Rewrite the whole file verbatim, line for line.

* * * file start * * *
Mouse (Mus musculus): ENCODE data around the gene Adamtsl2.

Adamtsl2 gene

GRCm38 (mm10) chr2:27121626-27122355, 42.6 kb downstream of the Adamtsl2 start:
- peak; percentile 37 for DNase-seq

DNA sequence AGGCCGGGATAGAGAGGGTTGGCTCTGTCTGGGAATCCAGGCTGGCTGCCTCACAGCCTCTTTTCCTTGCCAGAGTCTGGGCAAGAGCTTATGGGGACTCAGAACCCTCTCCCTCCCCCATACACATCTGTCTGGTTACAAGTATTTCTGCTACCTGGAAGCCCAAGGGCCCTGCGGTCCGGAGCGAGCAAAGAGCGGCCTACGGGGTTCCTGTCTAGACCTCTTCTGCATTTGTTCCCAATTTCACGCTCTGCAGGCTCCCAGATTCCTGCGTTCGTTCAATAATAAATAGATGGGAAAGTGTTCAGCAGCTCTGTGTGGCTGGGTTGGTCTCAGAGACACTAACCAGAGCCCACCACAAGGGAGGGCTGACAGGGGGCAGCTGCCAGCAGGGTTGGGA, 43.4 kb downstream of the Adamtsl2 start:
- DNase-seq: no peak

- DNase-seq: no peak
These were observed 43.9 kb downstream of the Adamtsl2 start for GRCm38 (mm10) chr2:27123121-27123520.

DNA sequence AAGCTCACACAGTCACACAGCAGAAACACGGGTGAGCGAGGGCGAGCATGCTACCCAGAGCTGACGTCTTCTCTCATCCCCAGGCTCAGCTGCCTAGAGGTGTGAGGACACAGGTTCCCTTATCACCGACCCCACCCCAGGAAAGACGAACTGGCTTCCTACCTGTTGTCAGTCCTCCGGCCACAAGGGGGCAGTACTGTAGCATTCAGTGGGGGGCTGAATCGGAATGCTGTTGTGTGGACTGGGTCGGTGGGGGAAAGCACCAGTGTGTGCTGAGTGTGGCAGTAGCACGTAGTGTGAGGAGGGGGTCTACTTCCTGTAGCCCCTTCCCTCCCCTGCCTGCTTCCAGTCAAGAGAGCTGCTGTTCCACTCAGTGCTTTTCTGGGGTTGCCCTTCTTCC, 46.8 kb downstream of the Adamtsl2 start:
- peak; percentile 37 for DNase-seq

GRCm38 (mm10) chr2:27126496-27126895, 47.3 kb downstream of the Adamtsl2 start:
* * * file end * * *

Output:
Mouse (Mus musculus): ENCODE data around the gene Adamtsl2.

Adamtsl2 gene

GRCm38 (mm10) chr2:27121626-27122355, 42.6 kb downstream of the Adamtsl2 start:
- peak; percentile 37 for DNase-seq

DNA sequence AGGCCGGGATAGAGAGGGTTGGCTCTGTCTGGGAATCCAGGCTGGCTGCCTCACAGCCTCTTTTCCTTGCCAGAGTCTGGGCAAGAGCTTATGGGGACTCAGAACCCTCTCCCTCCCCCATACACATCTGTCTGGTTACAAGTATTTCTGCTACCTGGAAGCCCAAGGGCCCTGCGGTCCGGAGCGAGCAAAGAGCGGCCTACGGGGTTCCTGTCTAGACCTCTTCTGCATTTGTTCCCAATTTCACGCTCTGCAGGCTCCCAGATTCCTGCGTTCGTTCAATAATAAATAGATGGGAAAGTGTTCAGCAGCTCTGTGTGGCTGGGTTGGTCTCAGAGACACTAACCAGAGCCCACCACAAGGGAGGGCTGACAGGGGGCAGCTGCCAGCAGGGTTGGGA, 43.4 kb downstream of the Adamtsl2 start:
- DNase-seq: no peak

- DNase-seq: no peak
These were observed 43.9 kb downstream of the Adamtsl2 start for GRCm38 (mm10) chr2:27123121-27123520.

DNA sequence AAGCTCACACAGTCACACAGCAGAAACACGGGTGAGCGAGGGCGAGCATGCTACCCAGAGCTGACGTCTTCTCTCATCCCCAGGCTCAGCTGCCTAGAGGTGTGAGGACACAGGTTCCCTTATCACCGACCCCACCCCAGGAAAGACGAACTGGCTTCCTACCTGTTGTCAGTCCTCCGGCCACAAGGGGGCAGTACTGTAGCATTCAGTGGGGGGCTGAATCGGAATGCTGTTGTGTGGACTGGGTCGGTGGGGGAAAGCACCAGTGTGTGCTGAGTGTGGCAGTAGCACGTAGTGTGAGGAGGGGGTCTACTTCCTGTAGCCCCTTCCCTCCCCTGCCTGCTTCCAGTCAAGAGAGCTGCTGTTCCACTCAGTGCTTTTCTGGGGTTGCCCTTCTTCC, 46.8 kb downstream of the Adamtsl2 start:
- peak; percentile 37 for DNase-seq

GRCm38 (mm10) chr2:27126496-27126895, 47.3 kb downstream of the Adamtsl2 start: